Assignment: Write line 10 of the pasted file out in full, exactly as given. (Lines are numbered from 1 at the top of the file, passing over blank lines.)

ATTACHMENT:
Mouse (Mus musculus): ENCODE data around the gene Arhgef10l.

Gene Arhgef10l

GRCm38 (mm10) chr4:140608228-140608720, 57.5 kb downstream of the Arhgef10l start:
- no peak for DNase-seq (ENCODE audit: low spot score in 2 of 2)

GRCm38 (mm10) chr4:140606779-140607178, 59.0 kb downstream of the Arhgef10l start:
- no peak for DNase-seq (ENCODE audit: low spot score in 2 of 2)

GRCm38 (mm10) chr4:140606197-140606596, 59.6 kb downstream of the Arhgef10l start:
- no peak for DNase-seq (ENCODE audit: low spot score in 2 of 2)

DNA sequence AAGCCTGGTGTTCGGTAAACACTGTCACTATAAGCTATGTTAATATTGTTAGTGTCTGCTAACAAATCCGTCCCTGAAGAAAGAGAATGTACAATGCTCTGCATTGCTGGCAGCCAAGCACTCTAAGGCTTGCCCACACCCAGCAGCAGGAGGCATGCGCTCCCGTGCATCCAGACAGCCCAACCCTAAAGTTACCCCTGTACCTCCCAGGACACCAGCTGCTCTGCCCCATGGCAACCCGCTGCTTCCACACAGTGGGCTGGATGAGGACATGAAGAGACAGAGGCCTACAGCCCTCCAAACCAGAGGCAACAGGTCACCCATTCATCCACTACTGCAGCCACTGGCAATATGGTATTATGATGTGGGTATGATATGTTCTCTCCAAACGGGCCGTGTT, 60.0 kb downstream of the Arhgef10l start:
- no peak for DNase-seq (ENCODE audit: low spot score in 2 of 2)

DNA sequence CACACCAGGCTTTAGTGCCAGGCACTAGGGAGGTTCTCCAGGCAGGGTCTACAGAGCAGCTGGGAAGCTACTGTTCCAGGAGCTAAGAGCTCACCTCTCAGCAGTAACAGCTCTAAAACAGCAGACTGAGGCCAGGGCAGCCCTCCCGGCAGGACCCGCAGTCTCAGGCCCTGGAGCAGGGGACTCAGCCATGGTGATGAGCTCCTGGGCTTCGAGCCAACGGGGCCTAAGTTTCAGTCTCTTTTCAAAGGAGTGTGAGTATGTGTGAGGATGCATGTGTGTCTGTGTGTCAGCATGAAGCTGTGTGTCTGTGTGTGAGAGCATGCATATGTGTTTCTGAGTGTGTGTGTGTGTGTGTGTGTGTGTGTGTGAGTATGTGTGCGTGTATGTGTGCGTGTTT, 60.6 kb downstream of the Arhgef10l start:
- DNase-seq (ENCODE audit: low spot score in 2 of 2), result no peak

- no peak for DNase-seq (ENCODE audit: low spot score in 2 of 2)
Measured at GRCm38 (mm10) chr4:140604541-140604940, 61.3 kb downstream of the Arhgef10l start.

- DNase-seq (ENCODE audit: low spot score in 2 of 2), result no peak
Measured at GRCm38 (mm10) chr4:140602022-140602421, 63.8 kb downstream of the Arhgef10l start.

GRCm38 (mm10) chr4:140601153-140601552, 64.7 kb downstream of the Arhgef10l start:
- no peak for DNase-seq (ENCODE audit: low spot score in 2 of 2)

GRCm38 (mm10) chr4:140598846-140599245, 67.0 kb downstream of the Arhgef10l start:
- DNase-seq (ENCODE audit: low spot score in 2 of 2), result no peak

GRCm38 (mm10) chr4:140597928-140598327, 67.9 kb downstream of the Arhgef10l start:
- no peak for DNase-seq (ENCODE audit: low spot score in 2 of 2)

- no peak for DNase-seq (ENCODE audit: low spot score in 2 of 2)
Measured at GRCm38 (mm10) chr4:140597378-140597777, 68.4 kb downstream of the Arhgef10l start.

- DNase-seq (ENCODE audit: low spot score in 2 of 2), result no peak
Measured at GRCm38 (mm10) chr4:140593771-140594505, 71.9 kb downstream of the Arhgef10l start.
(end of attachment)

- no peak for DNase-seq (ENCODE audit: low spot score in 2 of 2)